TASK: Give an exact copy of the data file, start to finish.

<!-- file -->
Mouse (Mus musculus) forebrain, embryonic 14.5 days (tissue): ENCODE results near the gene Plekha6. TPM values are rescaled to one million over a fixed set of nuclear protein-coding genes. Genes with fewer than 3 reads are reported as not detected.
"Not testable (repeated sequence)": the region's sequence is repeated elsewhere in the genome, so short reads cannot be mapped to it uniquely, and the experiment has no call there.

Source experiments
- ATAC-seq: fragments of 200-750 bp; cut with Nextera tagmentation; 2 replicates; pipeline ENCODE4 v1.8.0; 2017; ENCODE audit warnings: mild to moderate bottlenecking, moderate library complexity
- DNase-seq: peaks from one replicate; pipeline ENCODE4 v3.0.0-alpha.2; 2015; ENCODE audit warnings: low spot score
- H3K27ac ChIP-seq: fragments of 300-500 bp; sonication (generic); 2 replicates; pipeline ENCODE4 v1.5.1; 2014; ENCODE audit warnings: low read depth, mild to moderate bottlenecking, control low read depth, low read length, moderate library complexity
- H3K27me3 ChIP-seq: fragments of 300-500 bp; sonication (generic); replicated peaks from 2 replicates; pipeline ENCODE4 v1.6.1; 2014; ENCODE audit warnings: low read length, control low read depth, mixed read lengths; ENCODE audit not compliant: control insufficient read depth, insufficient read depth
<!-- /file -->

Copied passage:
Mouse (Mus musculus) forebrain, embryonic 14.5 days (tissue): ENCODE results near the gene Plekha6. TPM values are rescaled to one million over a fixed set of nuclear protein-coding genes. Genes with fewer than 3 reads are reported as not detected.
"Not testable (repeated sequence)": the region's sequence is repeated elsewhere in the genome, so short reads cannot be mapped to it uniquely, and the experiment has no call there.

Source experiments
- ATAC-seq: fragments of 200-750 bp; cut with Nextera tagmentation; 2 replicates; pipeline ENCODE4 v1.8.0; 2017; ENCODE audit warnings: mild to moderate bottlenecking, moderate library complexity
- DNase-seq: peaks from one replicate; pipeline ENCODE4 v3.0.0-alpha.2; 2015; ENCODE audit warnings: low spot score
- H3K27ac ChIP-seq: fragments of 300-500 bp; sonication (generic); 2 replicates; pipeline ENCODE4 v1.5.1; 2014; ENCODE audit warnings: low read depth, mild to moderate bottlenecking, control low read depth, low read length, moderate library complexity
- H3K27me3 ChIP-seq: fragments of 300-500 bp; sonication (generic); replicated peaks from 2 replicates; pipeline ENCODE4 v1.6.1; 2014; ENCODE audit warnings: low read length, control low read depth, mixed read lengths; ENCODE audit not compliant: control insufficient read depth, insufficient read depth